The battle for Palmyra will reveal how much damage was done to Syria’s priceless relics – Los Angeles Times

Syrian pro-government forces battled their way Friday into the outer areas of the city of Palmyra, the archaeological metropolis held by Islamic State militants since May of last year, as part of a punishing month-long drive to wrest control of the city and surrounding areas from the extremist group.

Syrian state television broadcast images of soldiers backed by armored units advancing toward the city as Syrian and Russian helicopters and warplanes pounded militant positions ahead of the troops. The state news agency said army units and allied fighters had retaken the ancient citadel, a 13th century castle perched atop a city whose 2,000-year-old antiquities have become some of the most devastating casualties of the occupation.

Some opposition activists disputed the extent of the gains, and fierce fighting was still underway, but it appeared clear that Russian airpower was helping turn the tide in Syrian President Bashar Assad‘s push to recapture large swaths of territory that have been declared part of Islamic State’s caliphate.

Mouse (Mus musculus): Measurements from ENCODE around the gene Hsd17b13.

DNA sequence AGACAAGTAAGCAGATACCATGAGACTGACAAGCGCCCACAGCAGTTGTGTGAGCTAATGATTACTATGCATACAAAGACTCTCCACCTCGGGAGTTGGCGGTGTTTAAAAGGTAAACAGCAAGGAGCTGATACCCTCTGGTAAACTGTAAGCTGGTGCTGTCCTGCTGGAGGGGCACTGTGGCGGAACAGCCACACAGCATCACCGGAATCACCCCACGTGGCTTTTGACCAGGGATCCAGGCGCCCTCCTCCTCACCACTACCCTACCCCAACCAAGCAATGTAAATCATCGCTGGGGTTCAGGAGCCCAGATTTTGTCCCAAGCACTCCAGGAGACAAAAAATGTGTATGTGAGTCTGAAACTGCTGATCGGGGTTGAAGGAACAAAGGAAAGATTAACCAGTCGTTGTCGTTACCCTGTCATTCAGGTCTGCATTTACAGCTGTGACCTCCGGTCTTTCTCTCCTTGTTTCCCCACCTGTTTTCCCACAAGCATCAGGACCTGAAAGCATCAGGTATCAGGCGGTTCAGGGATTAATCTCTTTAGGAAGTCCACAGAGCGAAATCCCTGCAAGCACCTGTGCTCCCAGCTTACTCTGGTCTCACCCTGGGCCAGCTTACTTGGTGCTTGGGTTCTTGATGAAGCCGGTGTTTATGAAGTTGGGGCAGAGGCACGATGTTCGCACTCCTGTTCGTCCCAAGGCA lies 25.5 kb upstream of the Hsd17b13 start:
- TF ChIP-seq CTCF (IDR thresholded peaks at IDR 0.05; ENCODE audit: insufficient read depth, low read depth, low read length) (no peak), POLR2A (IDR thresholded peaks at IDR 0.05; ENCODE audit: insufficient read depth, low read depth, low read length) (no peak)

Moscow earlier this month said it would withdraw most of its forces from Syria, but President Vladimir Putin has made it clear that recapturing Palmyra remains a crucial objective.

“I hope that this pearl of world civilization, or at least what’s left of it after bandits have held sway there, will be returned to the Syrian people and the entire world,” Putin said.


A UNESCO World Heritage site, Palmyra was one of the most important cultural centers of the ancient world; its storied ruins include more than 1,000 columns, a Roman aqueduct and a necropolis of more than 500 tombs.

Drone footage released by Russian media outlets Friday showed that many of the city’s columns and arches had been spared from destruction. Yet it also confirmed the potentially irreparable damage inflicted upon the temple of Baalshamin and the heart of the temple of Bel.

The city’s loss to Islamic State in May was a key setback for Syrian government forces. Overstretched troops, unable to hold ground across a variety of fronts, were forced to give up the city to defend provinces considered more essential to the government’s survival.

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